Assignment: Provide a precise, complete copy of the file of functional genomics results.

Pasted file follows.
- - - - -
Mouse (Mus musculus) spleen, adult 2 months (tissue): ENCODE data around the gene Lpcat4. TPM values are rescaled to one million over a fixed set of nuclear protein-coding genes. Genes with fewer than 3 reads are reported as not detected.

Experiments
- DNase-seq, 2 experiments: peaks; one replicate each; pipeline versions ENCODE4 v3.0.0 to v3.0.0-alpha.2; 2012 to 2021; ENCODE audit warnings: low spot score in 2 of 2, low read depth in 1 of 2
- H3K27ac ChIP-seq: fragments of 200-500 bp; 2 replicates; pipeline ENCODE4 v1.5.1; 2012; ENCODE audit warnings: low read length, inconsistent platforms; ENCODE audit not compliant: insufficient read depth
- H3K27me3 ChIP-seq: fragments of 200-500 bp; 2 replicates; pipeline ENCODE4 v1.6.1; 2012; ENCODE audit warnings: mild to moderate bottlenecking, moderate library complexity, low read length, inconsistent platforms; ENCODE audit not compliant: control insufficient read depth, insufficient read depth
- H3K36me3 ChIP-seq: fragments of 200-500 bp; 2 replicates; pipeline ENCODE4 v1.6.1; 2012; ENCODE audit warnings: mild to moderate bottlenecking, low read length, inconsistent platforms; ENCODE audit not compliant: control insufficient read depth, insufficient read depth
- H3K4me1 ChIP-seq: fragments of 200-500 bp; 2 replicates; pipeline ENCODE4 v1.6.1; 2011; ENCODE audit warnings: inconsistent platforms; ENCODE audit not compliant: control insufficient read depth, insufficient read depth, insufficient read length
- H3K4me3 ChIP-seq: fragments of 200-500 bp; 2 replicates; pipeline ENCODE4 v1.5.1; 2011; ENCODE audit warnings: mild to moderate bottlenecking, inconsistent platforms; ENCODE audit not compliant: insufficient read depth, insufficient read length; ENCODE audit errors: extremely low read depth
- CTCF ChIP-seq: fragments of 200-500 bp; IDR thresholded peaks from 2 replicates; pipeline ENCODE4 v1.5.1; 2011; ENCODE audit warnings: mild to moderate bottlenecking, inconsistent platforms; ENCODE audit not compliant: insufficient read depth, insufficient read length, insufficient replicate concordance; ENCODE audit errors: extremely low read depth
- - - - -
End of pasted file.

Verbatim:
Mouse (Mus musculus) spleen, adult 2 months (tissue): ENCODE data around the gene Lpcat4. TPM values are rescaled to one million over a fixed set of nuclear protein-coding genes. Genes with fewer than 3 reads are reported as not detected.

Experiments
- DNase-seq, 2 experiments: peaks; one replicate each; pipeline versions ENCODE4 v3.0.0 to v3.0.0-alpha.2; 2012 to 2021; ENCODE audit warnings: low spot score in 2 of 2, low read depth in 1 of 2
- H3K27ac ChIP-seq: fragments of 200-500 bp; 2 replicates; pipeline ENCODE4 v1.5.1; 2012; ENCODE audit warnings: low read length, inconsistent platforms; ENCODE audit not compliant: insufficient read depth
- H3K27me3 ChIP-seq: fragments of 200-500 bp; 2 replicates; pipeline ENCODE4 v1.6.1; 2012; ENCODE audit warnings: mild to moderate bottlenecking, moderate library complexity, low read length, inconsistent platforms; ENCODE audit not compliant: control insufficient read depth, insufficient read depth
- H3K36me3 ChIP-seq: fragments of 200-500 bp; 2 replicates; pipeline ENCODE4 v1.6.1; 2012; ENCODE audit warnings: mild to moderate bottlenecking, low read length, inconsistent platforms; ENCODE audit not compliant: control insufficient read depth, insufficient read depth
- H3K4me1 ChIP-seq: fragments of 200-500 bp; 2 replicates; pipeline ENCODE4 v1.6.1; 2011; ENCODE audit warnings: inconsistent platforms; ENCODE audit not compliant: control insufficient read depth, insufficient read depth, insufficient read length
- H3K4me3 ChIP-seq: fragments of 200-500 bp; 2 replicates; pipeline ENCODE4 v1.5.1; 2011; ENCODE audit warnings: mild to moderate bottlenecking, inconsistent platforms; ENCODE audit not compliant: insufficient read depth, insufficient read length; ENCODE audit errors: extremely low read depth
- CTCF ChIP-seq: fragments of 200-500 bp; IDR thresholded peaks from 2 replicates; pipeline ENCODE4 v1.5.1; 2011; ENCODE audit warnings: mild to moderate bottlenecking, inconsistent platforms; ENCODE audit not compliant: insufficient read depth, insufficient read length, insufficient replicate concordance; ENCODE audit errors: extremely low read depth